Businesses and consumers now have until January 8, 2005 to file claims in the state of California’s antitrust settlement with Microsoft
On Thursday, Federal Judge Paul Alvarado approved the settlement of antitrust claims filed by the state against the Redmond software vendor.
Last year Microsoft settled antitrust lawsuits that claimed the company used its monopoly power to overcharge buyers of its software products. As a result of the settlement, some 14 million California consumers and businesses are eligible to collect refunds on past purchases of Microsoft’s Windows operating systems and applications software.
According to the settlement, Californians would have a final 30 days to file claims after the judge signed off on the agreement. Townsend and Townsend and Crew, the firm that was lead counsel in the class action case against Microsoft, negotiated an extra thirty days, for a total of 60 days from signature.
“For consumers it’s a great deal, simple, quick and substantial,” said Richard Grossman, an attorney with Townsend. “For businesses, it’s even better.”
Grossman said even the smallest businesses might recover thousands of dollars, while the largest businesses will recover millions. Some multi-million dollar claims already are on file. Claims should begin to be paid soon after the deadline, Grossman said, unless any participants in the class appeal the settlement.
Companies that participated in Microsoft’s volume license programs can simply check a box on the claim form; Microsoft will match their company names to its database records and calculate the worth of the claim. The company also offers a toll-free number and information on the volume-licensing customer Web site on how to get help with license validation.
According to Townsend, the average refund will amount to about 22 percent of the money that businesses and consumers spent on key Microsoft products during a seven-year period. Anyone who bought specified operating systems or software from February 18, 1995 to December 15, 2001, for use in California, is eligible to file a claim.
After an initial gush of claims, filings slowed. But Grossman said he expects filings to pick up as the deadline looms.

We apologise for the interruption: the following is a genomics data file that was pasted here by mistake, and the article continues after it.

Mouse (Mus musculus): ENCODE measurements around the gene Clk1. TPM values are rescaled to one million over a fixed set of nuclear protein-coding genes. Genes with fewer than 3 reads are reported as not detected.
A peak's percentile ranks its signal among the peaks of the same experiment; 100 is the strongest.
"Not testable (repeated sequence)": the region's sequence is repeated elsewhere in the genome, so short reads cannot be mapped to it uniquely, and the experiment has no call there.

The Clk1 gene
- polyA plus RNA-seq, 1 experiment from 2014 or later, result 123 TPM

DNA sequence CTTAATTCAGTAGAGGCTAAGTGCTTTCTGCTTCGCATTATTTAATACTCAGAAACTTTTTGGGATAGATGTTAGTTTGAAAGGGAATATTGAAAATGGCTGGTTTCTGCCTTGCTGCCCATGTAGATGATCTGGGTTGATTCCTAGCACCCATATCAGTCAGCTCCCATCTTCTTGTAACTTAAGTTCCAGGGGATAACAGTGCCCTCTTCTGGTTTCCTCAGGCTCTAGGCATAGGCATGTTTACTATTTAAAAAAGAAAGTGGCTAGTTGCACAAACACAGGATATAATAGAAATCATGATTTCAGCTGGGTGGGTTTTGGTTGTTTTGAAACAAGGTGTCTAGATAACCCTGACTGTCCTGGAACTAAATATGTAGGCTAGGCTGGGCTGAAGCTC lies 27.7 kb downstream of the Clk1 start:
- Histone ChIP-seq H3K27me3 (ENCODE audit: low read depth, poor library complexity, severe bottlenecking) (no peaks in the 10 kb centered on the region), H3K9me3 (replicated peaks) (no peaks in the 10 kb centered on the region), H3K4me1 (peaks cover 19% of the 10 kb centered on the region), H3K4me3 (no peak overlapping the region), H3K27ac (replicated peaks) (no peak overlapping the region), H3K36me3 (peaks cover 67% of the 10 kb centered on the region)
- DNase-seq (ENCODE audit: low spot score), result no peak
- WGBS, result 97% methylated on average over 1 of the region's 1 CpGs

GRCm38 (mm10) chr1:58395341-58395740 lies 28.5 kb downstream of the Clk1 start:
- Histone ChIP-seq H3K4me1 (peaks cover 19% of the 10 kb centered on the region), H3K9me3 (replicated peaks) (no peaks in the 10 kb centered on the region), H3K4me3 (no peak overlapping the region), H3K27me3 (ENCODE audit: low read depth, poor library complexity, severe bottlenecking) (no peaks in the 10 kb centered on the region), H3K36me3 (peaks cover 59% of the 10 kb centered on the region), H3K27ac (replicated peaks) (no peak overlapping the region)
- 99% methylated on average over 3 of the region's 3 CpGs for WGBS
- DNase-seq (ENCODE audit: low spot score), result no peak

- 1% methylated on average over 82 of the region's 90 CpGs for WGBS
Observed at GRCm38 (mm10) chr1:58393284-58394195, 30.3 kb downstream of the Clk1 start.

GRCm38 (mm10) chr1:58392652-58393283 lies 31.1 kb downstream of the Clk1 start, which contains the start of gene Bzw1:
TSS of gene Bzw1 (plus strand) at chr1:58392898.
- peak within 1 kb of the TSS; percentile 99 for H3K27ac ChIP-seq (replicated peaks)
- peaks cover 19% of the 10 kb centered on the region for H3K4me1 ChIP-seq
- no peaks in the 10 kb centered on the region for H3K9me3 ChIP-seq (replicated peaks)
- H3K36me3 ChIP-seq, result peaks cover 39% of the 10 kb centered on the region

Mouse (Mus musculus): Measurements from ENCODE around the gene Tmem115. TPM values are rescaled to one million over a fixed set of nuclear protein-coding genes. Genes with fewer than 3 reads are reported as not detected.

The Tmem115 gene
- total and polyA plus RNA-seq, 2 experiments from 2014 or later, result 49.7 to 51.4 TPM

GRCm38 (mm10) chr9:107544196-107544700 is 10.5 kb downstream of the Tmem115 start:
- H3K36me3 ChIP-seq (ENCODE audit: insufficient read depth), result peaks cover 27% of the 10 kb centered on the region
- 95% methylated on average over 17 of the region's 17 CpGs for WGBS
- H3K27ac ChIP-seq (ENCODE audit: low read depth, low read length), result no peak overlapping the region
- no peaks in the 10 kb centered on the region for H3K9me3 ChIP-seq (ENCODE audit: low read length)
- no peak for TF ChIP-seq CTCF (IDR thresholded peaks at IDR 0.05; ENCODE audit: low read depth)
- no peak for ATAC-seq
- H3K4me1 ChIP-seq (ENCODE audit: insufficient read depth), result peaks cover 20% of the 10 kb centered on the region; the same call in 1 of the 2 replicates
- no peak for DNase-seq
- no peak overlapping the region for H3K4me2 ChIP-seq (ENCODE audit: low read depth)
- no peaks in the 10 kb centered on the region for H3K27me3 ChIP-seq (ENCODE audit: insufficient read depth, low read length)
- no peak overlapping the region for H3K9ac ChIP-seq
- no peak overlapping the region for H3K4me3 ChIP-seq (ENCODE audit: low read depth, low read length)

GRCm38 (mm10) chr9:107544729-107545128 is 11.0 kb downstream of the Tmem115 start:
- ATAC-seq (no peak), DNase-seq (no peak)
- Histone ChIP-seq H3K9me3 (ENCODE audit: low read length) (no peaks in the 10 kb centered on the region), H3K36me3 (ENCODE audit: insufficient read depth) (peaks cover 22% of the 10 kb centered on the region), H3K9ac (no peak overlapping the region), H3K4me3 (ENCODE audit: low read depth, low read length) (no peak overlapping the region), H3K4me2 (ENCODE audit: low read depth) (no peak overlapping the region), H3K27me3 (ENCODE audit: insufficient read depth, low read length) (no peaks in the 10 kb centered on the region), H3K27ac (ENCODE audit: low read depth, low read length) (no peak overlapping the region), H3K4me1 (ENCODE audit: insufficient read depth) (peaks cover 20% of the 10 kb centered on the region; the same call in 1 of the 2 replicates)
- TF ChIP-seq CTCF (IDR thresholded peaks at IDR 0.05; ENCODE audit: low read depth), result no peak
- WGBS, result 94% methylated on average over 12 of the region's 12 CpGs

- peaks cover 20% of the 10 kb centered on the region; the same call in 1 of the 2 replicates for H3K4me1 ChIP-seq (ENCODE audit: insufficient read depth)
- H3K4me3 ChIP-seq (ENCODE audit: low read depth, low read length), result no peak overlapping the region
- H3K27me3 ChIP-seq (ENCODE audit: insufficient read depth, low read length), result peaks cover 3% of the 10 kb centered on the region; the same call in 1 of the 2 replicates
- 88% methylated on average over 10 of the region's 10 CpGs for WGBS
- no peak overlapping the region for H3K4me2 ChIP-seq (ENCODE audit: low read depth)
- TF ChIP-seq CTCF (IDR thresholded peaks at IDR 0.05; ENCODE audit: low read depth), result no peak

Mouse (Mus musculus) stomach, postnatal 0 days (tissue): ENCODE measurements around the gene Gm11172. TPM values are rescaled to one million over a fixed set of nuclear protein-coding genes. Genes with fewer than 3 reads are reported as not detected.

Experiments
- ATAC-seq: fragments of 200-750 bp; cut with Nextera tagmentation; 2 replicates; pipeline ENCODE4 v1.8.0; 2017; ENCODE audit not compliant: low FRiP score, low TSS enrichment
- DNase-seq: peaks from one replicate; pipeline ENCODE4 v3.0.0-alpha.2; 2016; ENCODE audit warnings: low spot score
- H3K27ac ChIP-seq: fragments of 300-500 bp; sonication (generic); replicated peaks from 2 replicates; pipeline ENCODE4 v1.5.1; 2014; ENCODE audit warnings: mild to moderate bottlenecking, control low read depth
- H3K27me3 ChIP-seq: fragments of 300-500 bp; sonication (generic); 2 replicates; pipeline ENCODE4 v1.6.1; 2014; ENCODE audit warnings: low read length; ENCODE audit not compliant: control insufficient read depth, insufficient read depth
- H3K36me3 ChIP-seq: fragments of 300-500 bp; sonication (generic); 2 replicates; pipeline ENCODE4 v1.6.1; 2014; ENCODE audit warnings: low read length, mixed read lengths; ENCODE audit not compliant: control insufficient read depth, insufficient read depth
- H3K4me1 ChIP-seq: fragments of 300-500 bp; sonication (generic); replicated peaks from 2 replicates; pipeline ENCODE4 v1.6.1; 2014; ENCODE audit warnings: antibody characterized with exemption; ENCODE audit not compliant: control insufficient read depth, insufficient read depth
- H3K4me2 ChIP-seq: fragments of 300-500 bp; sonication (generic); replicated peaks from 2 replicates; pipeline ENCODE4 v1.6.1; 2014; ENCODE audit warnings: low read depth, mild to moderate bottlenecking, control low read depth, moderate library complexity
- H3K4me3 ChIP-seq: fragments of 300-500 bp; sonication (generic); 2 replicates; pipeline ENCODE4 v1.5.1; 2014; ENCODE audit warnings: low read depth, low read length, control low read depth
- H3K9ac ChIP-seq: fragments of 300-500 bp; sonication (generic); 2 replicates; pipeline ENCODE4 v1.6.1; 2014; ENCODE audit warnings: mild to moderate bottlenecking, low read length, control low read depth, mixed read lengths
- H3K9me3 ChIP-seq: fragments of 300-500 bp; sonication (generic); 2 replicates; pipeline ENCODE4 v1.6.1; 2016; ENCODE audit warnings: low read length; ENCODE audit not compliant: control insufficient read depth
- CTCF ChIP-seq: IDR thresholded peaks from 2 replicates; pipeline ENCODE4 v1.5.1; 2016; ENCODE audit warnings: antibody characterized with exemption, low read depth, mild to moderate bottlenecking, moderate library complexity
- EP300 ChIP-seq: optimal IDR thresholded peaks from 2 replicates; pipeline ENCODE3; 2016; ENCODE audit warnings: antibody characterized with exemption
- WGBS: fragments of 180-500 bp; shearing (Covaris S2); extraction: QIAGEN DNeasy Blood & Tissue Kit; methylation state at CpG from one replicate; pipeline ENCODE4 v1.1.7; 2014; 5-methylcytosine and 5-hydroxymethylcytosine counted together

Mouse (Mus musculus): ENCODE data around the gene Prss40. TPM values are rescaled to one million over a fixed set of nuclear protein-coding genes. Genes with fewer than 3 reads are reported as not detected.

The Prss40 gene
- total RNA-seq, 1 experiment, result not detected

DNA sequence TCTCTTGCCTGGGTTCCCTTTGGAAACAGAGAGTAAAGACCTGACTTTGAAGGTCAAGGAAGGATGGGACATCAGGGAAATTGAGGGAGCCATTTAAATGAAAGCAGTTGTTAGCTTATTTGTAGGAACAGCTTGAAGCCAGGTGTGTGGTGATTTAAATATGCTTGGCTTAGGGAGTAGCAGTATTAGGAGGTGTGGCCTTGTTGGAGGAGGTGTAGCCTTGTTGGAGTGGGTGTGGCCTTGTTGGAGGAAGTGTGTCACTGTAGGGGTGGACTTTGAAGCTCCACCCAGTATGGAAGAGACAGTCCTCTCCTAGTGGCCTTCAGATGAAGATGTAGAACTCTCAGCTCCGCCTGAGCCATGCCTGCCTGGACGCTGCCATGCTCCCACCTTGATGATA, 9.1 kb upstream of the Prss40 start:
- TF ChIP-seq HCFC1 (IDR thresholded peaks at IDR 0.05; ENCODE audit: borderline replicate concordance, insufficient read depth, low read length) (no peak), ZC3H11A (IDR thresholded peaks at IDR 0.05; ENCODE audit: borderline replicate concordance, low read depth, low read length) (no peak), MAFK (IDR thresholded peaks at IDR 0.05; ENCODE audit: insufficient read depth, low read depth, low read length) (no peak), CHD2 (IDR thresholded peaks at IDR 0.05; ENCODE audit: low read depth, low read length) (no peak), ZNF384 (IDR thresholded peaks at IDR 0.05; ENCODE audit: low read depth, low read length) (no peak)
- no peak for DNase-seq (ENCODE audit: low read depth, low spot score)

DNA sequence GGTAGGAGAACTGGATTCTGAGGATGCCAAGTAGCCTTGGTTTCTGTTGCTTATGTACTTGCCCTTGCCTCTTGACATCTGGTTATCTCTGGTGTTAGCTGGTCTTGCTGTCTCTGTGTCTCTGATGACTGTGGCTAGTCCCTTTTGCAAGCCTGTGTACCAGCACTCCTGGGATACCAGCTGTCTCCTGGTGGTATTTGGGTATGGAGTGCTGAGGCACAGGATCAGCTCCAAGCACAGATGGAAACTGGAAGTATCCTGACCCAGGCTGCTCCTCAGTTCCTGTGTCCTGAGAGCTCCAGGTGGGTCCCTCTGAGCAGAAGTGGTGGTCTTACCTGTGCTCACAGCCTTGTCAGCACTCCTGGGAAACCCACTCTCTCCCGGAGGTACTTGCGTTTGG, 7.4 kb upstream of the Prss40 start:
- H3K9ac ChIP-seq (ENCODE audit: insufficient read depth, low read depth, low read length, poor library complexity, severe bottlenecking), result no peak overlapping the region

“Typically, you get a big rush with the start of the claims period and another with the publicity about the deadline,” he said. “It’s like filing tax returns.” To date, about 622,000 claims have come in.
Townsend has done extensive outreach. It maintains a Web site where claim forms can be printed and mailed. As well, 18 million claim forms were mailed and 7 million more were e-mailed.
Microsoft was the subject of class action suits brought on behalf of consumers in 18 states. The suits claimed that because the company dominated the market, it could and did overcharge for its software. But the states split over a deal brokered by the U.S. Department of Justice. Half of them dropped out of the settlement talks and prosecuted their own suits, including California.
“There were efforts by others to take over the litigation and settle it for chump change, and we had to resist that to get the fabulous settlement we did,” Grossman said. “The final recovery we obtained was eight times what they were willing to settle for.”
As in other state settlements, Microsoft gets to keep a portion of any unclaimed settlement funds. In California, Redmond gets one third of any money left over, with underprivileged school districts getting the remainder. (Most state settlements let Microsoft recover half the unclaimed funds.)